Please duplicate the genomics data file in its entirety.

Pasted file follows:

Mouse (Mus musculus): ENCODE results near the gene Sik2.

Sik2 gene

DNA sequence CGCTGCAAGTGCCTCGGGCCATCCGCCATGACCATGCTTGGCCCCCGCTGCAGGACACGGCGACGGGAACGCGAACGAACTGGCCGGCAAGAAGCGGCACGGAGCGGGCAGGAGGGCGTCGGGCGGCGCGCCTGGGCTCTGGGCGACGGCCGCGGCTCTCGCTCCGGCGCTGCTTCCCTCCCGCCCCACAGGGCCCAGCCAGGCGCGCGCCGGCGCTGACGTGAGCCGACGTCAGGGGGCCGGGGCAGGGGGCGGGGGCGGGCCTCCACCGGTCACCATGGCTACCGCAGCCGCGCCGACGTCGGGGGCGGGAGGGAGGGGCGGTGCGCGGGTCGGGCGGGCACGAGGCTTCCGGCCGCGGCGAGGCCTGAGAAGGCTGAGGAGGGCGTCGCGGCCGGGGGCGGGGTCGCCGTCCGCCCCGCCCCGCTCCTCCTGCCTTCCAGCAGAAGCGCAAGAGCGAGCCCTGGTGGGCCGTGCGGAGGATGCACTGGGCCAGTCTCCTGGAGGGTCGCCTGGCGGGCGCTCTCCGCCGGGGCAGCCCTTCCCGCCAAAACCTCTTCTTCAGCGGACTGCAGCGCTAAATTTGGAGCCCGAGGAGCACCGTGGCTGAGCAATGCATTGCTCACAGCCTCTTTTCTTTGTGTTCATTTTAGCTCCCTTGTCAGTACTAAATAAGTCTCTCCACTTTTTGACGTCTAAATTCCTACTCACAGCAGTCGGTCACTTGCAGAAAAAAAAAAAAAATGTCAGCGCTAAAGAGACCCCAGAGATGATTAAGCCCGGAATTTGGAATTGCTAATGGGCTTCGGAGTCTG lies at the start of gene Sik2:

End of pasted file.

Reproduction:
Mouse (Mus musculus): ENCODE results near the gene Sik2.

Sik2 gene

DNA sequence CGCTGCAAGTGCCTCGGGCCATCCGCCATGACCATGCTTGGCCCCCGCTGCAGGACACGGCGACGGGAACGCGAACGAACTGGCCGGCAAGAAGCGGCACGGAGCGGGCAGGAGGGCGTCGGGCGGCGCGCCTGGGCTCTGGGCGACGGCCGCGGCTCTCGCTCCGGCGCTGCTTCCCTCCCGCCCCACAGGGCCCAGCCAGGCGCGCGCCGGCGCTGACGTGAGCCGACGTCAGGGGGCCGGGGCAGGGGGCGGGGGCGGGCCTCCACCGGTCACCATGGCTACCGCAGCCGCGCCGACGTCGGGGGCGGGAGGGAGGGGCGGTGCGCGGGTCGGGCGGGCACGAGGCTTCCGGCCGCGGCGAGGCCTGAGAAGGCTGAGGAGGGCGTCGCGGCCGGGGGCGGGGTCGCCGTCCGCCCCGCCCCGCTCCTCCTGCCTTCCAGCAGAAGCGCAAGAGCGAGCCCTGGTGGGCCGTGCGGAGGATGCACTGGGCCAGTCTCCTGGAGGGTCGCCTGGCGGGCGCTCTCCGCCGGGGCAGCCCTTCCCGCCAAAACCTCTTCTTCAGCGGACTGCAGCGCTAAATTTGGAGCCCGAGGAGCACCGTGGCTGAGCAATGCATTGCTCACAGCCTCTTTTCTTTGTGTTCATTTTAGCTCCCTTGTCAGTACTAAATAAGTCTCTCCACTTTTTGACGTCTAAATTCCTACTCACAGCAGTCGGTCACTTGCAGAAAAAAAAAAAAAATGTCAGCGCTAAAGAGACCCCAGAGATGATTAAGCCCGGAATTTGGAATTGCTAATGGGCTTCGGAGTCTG lies at the start of gene Sik2: